I routinely assume that empathy, in this more democratic sense of co-feeling or compassion, is central to experiences in reading fiction.  I am not alone in this, although my particular assumption undoubtedly has to do with the kind of fiction I most frequently study:  the nineteenth-century realism in literature that includes the long novels of Tolstoy, Dostoevsky, Gogol, and Turgenev as well as their West European contemporaries from Balzac and Dickens to Flaubert, Eliot, and Henry James.


The empathic impulse in reading such works seems almost a given, though the key term in Anglo-American critical discourse has historically been identification rather than empathy.  We readers have long talked about identifying with fictional figures painted in great detail.  We say we identify with their sorrows and joys, their ethical dilemmas, their dramatized lives.  We even measure the effectiveness, the quality, of fictional works by how well they get us to identify with their characters, to care about them, to feel with them, to feel for them.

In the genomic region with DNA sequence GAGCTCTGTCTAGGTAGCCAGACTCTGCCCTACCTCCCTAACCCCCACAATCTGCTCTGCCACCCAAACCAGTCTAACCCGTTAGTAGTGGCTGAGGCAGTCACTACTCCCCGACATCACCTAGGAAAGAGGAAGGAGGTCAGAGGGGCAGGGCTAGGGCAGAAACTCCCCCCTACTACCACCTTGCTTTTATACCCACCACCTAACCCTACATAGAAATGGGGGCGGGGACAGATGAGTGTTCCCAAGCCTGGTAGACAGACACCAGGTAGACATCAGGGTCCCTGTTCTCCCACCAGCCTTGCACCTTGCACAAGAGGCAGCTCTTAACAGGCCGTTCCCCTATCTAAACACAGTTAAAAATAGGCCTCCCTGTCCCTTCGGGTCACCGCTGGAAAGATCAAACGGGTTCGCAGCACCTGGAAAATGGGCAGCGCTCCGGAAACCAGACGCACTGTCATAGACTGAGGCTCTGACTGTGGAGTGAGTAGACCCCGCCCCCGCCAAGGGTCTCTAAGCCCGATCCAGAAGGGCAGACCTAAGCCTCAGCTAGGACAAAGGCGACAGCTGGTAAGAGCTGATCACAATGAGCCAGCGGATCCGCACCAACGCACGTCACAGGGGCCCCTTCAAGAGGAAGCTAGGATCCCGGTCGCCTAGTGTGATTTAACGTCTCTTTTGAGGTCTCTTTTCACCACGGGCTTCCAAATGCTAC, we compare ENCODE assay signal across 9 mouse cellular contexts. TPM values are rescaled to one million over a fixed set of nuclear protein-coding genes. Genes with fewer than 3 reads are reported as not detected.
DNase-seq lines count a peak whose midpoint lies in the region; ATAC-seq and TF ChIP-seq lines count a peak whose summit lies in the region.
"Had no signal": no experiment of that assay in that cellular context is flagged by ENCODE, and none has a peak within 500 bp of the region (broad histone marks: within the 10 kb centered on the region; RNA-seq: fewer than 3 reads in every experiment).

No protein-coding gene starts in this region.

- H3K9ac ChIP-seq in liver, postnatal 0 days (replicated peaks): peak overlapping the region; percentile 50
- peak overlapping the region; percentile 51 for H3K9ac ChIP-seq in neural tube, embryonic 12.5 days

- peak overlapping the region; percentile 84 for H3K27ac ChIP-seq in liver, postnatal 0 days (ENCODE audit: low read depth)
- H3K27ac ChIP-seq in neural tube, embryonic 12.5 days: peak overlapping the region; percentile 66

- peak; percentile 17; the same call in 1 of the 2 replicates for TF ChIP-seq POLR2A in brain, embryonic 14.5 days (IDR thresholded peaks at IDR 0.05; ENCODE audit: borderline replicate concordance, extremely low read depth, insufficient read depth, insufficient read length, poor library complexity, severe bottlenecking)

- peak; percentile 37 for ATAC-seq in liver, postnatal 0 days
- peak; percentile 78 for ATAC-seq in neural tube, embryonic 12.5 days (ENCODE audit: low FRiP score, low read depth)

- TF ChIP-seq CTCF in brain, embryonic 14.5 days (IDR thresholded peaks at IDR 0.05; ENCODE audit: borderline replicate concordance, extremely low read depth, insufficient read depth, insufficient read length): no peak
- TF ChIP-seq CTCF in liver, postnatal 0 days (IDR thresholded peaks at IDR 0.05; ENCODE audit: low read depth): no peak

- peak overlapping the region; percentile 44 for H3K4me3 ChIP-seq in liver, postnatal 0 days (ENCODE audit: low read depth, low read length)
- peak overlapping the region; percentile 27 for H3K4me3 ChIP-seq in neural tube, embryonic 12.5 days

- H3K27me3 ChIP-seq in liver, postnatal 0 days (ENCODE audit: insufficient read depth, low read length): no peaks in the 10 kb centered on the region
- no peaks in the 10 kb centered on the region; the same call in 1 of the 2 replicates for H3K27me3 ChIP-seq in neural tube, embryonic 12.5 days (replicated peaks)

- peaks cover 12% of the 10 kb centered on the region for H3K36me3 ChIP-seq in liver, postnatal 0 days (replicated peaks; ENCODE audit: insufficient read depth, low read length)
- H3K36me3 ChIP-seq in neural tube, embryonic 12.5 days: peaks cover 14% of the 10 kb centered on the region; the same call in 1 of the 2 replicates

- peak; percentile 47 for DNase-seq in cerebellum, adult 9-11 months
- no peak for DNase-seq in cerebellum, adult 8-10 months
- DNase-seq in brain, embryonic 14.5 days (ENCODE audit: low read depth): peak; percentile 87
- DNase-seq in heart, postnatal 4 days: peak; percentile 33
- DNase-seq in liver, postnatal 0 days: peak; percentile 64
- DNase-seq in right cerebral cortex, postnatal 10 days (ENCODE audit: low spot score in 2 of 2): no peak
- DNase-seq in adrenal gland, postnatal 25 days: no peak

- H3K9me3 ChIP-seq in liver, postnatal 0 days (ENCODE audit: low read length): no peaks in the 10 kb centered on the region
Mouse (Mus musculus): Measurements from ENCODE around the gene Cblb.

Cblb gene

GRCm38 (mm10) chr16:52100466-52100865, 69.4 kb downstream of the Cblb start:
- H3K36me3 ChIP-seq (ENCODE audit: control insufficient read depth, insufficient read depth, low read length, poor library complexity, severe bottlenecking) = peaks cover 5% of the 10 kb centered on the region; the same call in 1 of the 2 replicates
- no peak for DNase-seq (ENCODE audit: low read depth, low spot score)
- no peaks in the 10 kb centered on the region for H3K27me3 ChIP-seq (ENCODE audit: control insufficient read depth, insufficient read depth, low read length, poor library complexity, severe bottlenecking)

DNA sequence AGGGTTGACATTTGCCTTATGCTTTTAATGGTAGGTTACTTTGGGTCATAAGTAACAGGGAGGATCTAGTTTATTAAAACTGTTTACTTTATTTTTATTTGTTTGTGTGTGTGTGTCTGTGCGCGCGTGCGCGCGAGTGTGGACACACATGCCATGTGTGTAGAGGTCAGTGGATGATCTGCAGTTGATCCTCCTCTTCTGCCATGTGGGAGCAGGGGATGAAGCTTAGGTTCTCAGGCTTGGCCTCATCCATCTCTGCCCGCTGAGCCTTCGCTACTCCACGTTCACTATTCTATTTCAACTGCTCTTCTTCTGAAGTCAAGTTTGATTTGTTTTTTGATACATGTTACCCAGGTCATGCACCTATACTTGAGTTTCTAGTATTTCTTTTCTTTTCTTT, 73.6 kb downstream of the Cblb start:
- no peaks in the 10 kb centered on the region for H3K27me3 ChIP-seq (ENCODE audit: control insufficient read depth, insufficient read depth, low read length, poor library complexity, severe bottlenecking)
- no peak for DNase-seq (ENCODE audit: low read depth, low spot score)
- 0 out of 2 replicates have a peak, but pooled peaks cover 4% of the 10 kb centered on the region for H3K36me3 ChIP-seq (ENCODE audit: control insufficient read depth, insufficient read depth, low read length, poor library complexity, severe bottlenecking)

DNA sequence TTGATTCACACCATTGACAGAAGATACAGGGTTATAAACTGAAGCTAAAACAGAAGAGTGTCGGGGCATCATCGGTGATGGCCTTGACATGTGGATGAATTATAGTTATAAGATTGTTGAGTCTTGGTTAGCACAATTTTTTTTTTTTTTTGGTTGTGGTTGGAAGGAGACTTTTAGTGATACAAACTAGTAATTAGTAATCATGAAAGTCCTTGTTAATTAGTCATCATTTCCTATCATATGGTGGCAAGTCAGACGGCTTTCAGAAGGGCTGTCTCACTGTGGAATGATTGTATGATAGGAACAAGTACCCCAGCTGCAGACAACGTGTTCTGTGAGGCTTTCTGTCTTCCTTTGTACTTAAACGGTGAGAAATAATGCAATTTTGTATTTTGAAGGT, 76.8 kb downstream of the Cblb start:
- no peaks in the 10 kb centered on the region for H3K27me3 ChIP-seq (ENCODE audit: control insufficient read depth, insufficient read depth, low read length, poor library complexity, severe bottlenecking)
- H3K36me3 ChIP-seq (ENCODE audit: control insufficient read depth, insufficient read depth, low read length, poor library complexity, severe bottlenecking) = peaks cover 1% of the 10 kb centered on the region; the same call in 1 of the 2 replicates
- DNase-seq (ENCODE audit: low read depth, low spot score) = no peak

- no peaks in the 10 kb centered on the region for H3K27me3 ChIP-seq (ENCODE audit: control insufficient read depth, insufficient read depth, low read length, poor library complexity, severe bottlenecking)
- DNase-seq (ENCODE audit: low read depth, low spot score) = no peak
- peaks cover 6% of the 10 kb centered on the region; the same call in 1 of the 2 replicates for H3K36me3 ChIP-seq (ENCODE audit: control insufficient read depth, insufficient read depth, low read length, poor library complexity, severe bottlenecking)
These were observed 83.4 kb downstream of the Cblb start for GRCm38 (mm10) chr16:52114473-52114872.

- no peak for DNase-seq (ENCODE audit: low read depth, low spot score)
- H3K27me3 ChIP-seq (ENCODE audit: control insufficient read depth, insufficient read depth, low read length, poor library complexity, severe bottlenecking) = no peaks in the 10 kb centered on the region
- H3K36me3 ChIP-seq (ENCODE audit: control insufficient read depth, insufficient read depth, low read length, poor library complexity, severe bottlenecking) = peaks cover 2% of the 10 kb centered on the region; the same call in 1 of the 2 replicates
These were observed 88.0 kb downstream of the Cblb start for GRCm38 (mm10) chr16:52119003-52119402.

This manner of reading and judging works has persisted.  In at least one crucial way, it depends on a realist or neo-realist assumption about depiction.  Writing that anticipates empathic responses in the readers is supposed to fool people, or allow them to fool themselves temporarily, into seeing its combinations of graphemes as real beings.  In this sense, it is something like the trick of showing two dimensions of space as three dimensions in pictorial representation.  (Thus the “flat” representation of medieval icons can be thought of as more honest because it doesn’t try to delude people about its own two-dimensionality.)


Part of this illusionary quality of realist and neo-realist depiction is the convention of having no conventions, merely telling the truth, perhaps despite the beautifying (and falsifying) conventions of storytelling.  “I may not be a very good writer, but luckily that shouldn’t matter, since I’m merely laying out the truth in all its ugly detail.”  Or “I wish Mr. Newman had not said such things, but I would be lying to you if I pretended that he hadn’t.”  Identifying or empathizing with the characters in realist or other fiction depends to a great extent on the willingness of readers to accept the claim of a-conventionality that such a narrative convention implies.